Constance was never quite good enough to win the Wimbledon singles title, although she might have done so if she had taken part in the tournament more than six times (by 1908, she had married, and this fact seems to have checked any further progress she might have made at lawn tennis). However, as stated above, she did win many singles titles in the years 1903-06. These included the Kent Championships, usually held in early June, in Beckenham (close to Blackheath). In 1903, she defeated Dorothea Douglass in the final match in Beckenham, 3-6, 6-4, 6-4. Dorothea was only a few weeks away from winning her first of seven Wimbledon singles titles.

In 1903, Constance Wilson also won the Welsh Championships, usually held in mid-July in Newport. In the final she defeated another Englishwoman, Winifred Longhurst, 6-3, 0-6, 7-5. Constance retained this title the following year, but was easily beaten by May Sutton in the final in 1905. Like virtually every other player, Constance could not find a way beat the great American.

Perhaps Constance’s most impressive performance of 1903 came at the end of the lawn tennis season in Great Britain when she won the women’s singles title at the prestigious South of England Championships, held at Devonshire Park in the southern coastal town of Eastbourne. In the final match at Constance beat the newly-crowned Wimbledon champion, Dorothea Douglass, in straight sets, 7-5, 6-2.

In 1904, Constance Wilson won the women’s singles title at several more tournaments, including the Surrey Championships, usually held in late May in Surbiton, and the Midland Counties Championships, usually held in late July, in Edgbaston, Birmingham. In the final at Edgbaston Constance beat her countrywoman, the veteran Blanche Hillyard (née Bingley), 6-3, 6-3.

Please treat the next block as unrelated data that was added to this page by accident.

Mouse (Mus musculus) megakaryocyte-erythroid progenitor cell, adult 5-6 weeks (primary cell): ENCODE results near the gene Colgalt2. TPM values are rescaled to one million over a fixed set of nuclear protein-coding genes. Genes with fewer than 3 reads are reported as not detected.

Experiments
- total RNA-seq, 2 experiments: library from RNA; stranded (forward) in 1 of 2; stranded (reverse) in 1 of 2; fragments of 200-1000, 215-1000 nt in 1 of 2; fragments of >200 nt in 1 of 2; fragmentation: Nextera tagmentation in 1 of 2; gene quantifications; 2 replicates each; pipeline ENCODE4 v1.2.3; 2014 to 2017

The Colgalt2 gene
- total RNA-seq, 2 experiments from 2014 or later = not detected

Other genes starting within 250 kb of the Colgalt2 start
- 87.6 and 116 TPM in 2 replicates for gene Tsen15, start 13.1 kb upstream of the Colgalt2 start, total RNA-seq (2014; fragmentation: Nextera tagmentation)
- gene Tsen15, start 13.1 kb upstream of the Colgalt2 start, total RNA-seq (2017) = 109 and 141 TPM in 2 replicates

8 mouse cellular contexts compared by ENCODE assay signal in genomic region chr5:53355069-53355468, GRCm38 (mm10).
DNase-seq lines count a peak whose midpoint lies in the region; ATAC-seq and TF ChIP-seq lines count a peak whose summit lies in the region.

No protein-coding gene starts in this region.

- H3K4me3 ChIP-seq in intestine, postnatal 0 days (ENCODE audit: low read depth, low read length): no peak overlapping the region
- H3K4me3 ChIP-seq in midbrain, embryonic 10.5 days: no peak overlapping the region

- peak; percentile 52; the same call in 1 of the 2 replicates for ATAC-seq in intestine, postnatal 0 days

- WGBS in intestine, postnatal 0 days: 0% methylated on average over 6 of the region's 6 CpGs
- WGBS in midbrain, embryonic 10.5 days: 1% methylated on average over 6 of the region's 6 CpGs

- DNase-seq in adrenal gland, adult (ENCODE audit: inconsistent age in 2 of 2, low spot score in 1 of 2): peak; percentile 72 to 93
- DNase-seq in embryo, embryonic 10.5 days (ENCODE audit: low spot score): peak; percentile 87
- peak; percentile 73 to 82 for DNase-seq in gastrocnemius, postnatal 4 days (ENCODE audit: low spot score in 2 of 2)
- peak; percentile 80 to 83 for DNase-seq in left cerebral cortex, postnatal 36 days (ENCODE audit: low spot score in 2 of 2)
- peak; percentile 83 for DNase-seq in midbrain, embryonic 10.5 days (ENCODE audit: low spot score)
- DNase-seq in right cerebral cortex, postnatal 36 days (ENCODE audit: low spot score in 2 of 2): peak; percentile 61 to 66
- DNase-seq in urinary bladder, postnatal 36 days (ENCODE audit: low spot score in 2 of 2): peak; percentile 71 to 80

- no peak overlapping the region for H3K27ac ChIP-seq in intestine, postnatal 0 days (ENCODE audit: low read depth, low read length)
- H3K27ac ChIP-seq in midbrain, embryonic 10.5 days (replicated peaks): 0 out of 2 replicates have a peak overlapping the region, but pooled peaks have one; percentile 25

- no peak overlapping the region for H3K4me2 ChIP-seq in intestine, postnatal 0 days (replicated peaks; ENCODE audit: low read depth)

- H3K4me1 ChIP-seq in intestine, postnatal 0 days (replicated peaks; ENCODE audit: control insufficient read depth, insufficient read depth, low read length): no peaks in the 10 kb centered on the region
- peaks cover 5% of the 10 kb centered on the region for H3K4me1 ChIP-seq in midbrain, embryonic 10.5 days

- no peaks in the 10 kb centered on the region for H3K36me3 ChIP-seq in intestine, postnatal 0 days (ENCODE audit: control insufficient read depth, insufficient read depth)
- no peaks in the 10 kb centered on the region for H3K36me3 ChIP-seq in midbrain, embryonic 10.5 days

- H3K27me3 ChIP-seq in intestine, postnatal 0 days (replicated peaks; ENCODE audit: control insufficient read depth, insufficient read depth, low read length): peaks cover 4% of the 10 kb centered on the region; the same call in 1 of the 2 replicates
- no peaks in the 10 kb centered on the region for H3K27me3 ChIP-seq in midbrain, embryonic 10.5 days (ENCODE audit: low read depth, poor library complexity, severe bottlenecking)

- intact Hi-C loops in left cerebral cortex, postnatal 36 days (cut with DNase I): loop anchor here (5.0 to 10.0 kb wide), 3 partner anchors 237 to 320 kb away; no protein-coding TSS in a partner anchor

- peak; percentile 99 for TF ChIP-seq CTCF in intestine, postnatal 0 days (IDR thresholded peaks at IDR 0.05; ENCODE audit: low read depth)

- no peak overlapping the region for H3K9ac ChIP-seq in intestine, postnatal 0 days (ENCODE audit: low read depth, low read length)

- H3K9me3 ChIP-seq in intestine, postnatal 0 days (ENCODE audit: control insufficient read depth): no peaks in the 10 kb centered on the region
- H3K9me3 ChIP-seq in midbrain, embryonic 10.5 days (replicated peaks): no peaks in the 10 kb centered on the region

In August of 1904, Constance enjoyed a good deal of success at the popular summer tournaments held in the east and south of England. She retained the women’s singles title at the Suffolk Championships, held in Saxmundham in the eastern county of Suffolk (she had won the same title in 1902 and 1904). She also retained the women’s singles title at the Hampshire Championships, held in the southern coastal town of Bournemouth. In mid-August, at the East of England Championships in Felixstowe, Constance won the women’s single title again, defeating her compatriot Agnes Morton in the final, 6-3, 6-3.

Constance Wilson carried her excellent form of August 1904 on into September, when she won the women’s single title at the Kent Coast Championships, held in the town of Hythe. In the final match at this tournament she beat Winifred Longhurst in straight sets, 7-5, 7-5.

In 1905, Constance began the lawn tennis season earlier than usual when she travelled to the south of France to take part in some of the Riviera tournaments held there in the months of February and March. At this point in time, due to the weather conditions, outdoor lawn tennis tournaments did not get underway in Great Britain until April or May at the earliest, so some of the British players liked to travel to the Riviera to take part in the clay court tournaments, which in the early 1900s were still something of a novelty.